Jack Point said...

Pissu,

thanks for that comment.

"when i decide to buy something the ad is something i never even think of. and really, if ads influence people i doubt some of the big names out there would be getting any business at all because their ads are horrid."

I tend to disagree on this though. Just to draw something from my own experience. I was out shopping with a friend one day and said he needed to buy shampoo. I looked around the shelves and spotted a Garnier shampoo and I said, hey I think that is good, its a French brand. He said "What? That's Indian". I was surprised as to how I came to the conclusion that it was a good French brand since I had never used the product before.

It then came back to me, although I never watch TV, in the gym while doing my cardio exercises I'm usually watching the the TV and Garnier ads are always running on the channels. Although I did not realise it, it had made a subtle impact on me that prompted me to reach for the product when I saw it in the supermarket.

Jack Point said...

Dee: agreed.

What a brand does is to contribute towards longer term profitability.

TheWhacksteR said...

hmmm but various definitions of art are just as subjective. it doesnt really matter if the person defining it as something thats 'long lasting' or 'not titillating' is well known and respected. 'Art' is still a very subjective term and will remain so.

Its not like the number one or Newtons third law which are scientific concepts which cannot easily be blurred and shown to be otherwise.

Therefore, the definition of art can be anything, and in modern days, it is mostly decided on a basis of consensus. but that being as it is, one cannot really dispute anyone who calls a simple rock on the ground 'a work of art' because from their perspective, they are right. so therefore by default, if a person wants it to be; advertising, porn etc can be art. it really doesnt matter what anyone else thinks. its how the individual appreciates something.

a friend and i were having a discussion on what 'poetry'is and what it means and came to similar conclusions.

N B said...

Hi :-)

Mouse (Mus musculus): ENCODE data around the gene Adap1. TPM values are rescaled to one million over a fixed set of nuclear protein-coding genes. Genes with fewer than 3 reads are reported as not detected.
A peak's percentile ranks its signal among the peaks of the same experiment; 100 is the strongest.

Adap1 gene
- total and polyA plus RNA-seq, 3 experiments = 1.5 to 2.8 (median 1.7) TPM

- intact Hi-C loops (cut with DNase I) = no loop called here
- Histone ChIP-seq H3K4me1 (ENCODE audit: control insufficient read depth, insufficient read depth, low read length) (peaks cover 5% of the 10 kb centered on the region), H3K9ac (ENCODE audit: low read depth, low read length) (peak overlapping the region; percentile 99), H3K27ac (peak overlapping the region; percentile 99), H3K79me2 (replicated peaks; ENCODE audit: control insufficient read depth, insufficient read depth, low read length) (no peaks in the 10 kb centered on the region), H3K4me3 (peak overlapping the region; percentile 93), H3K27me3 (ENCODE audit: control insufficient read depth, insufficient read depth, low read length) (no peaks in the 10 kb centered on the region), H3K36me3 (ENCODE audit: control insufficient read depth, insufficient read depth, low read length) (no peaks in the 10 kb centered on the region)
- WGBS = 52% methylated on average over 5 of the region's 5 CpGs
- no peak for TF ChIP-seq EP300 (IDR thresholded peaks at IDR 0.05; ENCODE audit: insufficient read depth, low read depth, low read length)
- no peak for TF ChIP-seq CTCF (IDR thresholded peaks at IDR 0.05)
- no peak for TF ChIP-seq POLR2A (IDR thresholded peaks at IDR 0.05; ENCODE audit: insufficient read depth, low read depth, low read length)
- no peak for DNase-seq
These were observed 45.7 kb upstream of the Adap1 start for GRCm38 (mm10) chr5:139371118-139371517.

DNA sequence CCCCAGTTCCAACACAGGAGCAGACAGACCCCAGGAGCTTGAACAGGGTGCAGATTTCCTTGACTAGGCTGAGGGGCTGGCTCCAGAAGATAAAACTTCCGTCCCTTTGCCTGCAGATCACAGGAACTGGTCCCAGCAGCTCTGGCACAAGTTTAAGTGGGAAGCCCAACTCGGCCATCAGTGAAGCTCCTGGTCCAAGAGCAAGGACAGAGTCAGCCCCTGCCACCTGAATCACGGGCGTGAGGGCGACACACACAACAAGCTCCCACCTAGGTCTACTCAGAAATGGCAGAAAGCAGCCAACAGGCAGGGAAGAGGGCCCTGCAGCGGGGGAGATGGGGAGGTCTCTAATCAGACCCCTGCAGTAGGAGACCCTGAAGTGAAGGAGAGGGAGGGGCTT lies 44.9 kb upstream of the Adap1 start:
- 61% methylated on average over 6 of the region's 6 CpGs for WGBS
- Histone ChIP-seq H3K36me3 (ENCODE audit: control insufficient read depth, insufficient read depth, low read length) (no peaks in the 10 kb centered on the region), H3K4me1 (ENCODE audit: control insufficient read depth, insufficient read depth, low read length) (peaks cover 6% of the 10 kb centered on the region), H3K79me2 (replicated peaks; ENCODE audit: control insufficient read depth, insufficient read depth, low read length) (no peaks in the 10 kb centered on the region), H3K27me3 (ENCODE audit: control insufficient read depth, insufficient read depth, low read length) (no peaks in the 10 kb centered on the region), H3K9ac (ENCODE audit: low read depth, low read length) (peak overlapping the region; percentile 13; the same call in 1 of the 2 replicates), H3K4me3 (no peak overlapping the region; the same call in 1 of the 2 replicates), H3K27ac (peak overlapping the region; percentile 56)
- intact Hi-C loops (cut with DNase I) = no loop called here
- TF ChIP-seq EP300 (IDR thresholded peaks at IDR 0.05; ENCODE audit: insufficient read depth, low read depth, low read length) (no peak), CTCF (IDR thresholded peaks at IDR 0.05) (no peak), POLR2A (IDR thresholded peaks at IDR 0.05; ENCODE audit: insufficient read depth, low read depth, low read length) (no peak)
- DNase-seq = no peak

Please see my reply at

http://nibrasbawa.blogspot.com/2009/03/advertising-traitors-reply.html

David Blacker said...

"Should'nt art last? ie it should be relevant to later generations as well. Are there any examples of advertisements that have outlasted the product that being advertised?"

Art should also influence life. The modern version of Santa Clause that the world accepts today, was in fact created by Coca Cola early in the 20th century, using their brand colours -- before that, St Nick mostly wore green.

"when i decide to buy something the ad is something i never even think of."

That's exactly what we as advertisers want -- forget our ad, but remember the brand and what it stands for. Job done. All too often I remember a great ad, but I can't remember the brand it was advertising.

Serendib_Isle said...

The purpose of advertising is to increase sales, and build brands.

Ad awards such as Effies are there to judge the performance of advertising. Agencies no longer claim that the effect of advertising cannot be measurable. It is directly reflected in effectiveness in communication (marketing indicators) as well as actual turnover (sales indicators). CSR was born out of tax reasons, not because they felt for the needy.

As a result of successful advertising, there are brands that are perceived as better than the others. A BMW would take you from A to B, so would a Maruti. Need I say more about being different from one another, even though it serves the same purpose? No, copying doesn’t work. Be different.

Advertising is not science either. The art of advertising cannot be explained in a comment to someone who seems to see no difference between a price-list and an ad. Sorry, this is what mediocre advertising does to Sri Lankans!
:)